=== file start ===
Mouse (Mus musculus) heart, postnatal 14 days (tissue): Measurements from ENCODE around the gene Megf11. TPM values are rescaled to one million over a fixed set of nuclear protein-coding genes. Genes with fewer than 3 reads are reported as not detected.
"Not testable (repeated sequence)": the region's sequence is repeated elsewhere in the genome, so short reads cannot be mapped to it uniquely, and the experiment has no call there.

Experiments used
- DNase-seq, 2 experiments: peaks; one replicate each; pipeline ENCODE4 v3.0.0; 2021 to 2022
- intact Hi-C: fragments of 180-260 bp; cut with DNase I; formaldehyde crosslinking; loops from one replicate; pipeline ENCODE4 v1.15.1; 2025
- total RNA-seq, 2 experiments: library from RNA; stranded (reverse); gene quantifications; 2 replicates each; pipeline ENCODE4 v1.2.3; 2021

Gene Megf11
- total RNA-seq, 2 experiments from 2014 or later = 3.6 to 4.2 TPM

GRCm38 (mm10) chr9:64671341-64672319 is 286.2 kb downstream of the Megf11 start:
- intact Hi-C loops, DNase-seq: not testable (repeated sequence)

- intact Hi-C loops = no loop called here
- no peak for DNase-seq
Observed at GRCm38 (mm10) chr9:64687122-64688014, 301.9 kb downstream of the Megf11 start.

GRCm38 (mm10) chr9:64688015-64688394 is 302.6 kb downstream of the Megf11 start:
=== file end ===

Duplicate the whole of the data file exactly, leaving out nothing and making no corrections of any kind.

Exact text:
Mouse (Mus musculus) heart, postnatal 14 days (tissue): Measurements from ENCODE around the gene Megf11. TPM values are rescaled to one million over a fixed set of nuclear protein-coding genes. Genes with fewer than 3 reads are reported as not detected.
"Not testable (repeated sequence)": the region's sequence is repeated elsewhere in the genome, so short reads cannot be mapped to it uniquely, and the experiment has no call there.

Experiments used
- DNase-seq, 2 experiments: peaks; one replicate each; pipeline ENCODE4 v3.0.0; 2021 to 2022
- intact Hi-C: fragments of 180-260 bp; cut with DNase I; formaldehyde crosslinking; loops from one replicate; pipeline ENCODE4 v1.15.1; 2025
- total RNA-seq, 2 experiments: library from RNA; stranded (reverse); gene quantifications; 2 replicates each; pipeline ENCODE4 v1.2.3; 2021

Gene Megf11
- total RNA-seq, 2 experiments from 2014 or later = 3.6 to 4.2 TPM

GRCm38 (mm10) chr9:64671341-64672319 is 286.2 kb downstream of the Megf11 start:
- intact Hi-C loops, DNase-seq: not testable (repeated sequence)

- intact Hi-C loops = no loop called here
- no peak for DNase-seq
Observed at GRCm38 (mm10) chr9:64687122-64688014, 301.9 kb downstream of the Megf11 start.

GRCm38 (mm10) chr9:64688015-64688394 is 302.6 kb downstream of the Megf11 start: